|Publication number||US5171622 A|
|Application number||US 07/622,236|
|Publication date||Dec 15, 1992|
|Filing date||Dec 3, 1990|
|Priority date||Dec 1, 1989|
|Also published as||DE3939704A1, DE3939704C2|
|Publication number||07622236, 622236, US 5171622 A, US 5171622A, US-A-5171622, US5171622 A, US5171622A|
|Inventors||Karl H. Wegner|
|Original Assignee||Glyco-Metall-Werke Daelen & Hofmann Kg|
|Export Citation||BiBTeX, EndNote, RefMan|
|Patent Citations (11), Non-Patent Citations (2), Referenced by (25), Classifications (41), Legal Events (5)|
|External Links: USPTO, USPTO Assignment, Espacenet|
My present invention relates to a composite laminate for sliding elements and to a method of making same. More particularly, the invention relates to a two-layer or three-layer composite having a metallic sliding layer, generally of an aluminum alloy, and a conforming layer on a free surface thereof engaging the surface which is to slide on the composite or upon which the composite is to slide.
When I refer to "sliding elements" herein or use terminology of similar import, I intend thereby to describe a structure which is intended in machine applications and the like to slide upon another structure or upon which another structure is intended to slide. Typical of such sliding elements is a plain bearing or sleeve bearing which may receive a shaft or rod which is intended to rotate or reciprocate in that bearing with a sliding surface of the shift or rod in direct contact with the free surface of the sliding element. Similar principles are used in linear sliding structures. For example, the tailstock or longitudinal slide or cross slide of a lathe or other machine tool may slide longitudinally on guideways of a bed or other part of the machine tool. Either the body which slides or the stationary body, for example, the bed, may then be provided with a sliding element in accordance with the invention since there is a sliding engagement of a moving part with a stationary part in a linear direction in these systems. The sliding elements of the invention can, therefore, be used whereever two machine parts are to slide on one another and one of these parts is to have a low friction reduced-wear surface. Where reference is made herein to a conforming layer, or terms of a similar import are used, I intend thereby to describe a layer which has slight deformability when the parts are brought together and are in sliding contact to conform to the surface of the part riding on the sliding element or on which the sliding element rides and which also conforms to the surface of the sliding element to which that layer is applied.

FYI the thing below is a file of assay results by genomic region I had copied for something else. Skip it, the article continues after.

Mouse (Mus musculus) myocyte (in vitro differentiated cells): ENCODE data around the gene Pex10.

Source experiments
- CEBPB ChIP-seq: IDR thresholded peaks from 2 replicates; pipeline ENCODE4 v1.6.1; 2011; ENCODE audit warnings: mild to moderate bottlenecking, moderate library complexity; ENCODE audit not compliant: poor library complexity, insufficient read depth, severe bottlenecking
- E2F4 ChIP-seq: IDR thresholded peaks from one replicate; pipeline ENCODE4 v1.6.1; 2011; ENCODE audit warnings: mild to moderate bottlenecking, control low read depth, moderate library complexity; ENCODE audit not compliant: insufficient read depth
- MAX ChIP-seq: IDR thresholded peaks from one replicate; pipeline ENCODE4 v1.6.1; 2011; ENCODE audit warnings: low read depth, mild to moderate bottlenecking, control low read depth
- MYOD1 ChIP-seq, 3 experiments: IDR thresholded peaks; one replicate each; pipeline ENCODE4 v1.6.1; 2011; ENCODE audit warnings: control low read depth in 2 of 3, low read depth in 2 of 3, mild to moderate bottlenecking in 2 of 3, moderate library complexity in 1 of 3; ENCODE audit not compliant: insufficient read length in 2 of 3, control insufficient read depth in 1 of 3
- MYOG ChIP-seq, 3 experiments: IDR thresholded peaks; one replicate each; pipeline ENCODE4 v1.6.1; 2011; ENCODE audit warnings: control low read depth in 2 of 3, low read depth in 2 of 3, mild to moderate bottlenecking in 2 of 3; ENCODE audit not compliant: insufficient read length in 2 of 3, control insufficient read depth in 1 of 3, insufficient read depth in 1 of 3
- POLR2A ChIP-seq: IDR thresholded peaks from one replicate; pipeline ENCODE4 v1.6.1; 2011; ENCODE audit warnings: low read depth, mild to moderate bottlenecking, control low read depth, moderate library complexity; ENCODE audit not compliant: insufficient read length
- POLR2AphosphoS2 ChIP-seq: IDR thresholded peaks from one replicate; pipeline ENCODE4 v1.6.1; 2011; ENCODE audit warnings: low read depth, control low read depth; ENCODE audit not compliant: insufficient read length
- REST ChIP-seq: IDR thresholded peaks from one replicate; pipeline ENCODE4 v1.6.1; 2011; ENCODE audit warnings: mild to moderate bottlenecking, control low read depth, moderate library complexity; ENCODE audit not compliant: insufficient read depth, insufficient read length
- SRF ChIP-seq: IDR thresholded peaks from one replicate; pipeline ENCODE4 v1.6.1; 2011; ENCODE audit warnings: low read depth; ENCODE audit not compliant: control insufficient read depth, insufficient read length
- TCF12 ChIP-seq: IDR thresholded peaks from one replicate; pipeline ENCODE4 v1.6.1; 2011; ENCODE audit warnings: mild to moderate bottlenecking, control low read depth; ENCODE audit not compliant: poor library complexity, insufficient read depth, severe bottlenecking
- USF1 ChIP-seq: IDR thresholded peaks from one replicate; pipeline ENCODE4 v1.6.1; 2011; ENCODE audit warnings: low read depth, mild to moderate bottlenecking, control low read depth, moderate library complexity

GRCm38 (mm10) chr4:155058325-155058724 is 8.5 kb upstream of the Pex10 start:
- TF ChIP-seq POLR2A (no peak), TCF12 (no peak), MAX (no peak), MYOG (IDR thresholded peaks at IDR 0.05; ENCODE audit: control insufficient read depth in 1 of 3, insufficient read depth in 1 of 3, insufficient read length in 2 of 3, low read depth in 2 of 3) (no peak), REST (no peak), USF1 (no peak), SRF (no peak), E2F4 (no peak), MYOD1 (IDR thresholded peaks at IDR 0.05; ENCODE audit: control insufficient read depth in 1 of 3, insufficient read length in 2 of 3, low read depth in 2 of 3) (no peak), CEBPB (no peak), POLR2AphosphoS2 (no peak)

From German Patent Document DE-OS 22 06 400 and German Patent Document DE-OS 27 07 041, composite structures for slide elements are described in which polymer compounds with friction reducing or sliding improving additives are applied to the sliding layer of the composite or as the sliding layer to form the composite. It is also known to apply solid lubricants for the direct formation of a lubricant film in the form of powder or pastes to such sliding elements.
However, these techniques can yield effective results only when the surfaces which are juxtaposed and are to slide relative to one another have been properly prepared by mechanical means, for example, brushing, sand blasting or other roughening techniques, to provide contours which trap the friction and wear reducing materials or the surfaces are provided with a sintered structure or otherwise formed with grooves, recesses or depressions to accommodate the lubricant materials. Such techniques are time consuming and expensive and are not always practical.
It is, therefore, the principal object of this invention is to provide an improved composite for the purposes described so that the material between the sliding surfaces is more uniformly loaded, better distributed and retained in place more effectively so that an overall improvement in the quality of the sliding element is obtained.
Another object of the invention is to provide a low cost sliding element or plane bearing structure which is free from the drawbacks of earlier systems.
Still another object of the invention is to provide an improved method of fabricating a slide element with advantages over prior art sliding elements, at substantially lower cost.
These objects and others which will become apparent hereinafter are attained, in accordance with the invention in a two-layer or three-layer composite structure in which, for example, an aluminum alloy sliding layer is applied to a support layer, e.g. of steel, and a conforming layer is applied to the sliding layer. According to the invention, the conforming layer comprises a film-like thin coating of a sliding lacquer containing disposed therein a filler which improves the sliding characteristics and which has over the greater part of its area a basic thickness of at most 10 micrometers and having nonuniformly distributed local regions in a fleck-like or islet pattern of greater thickness, preferably containing the filler.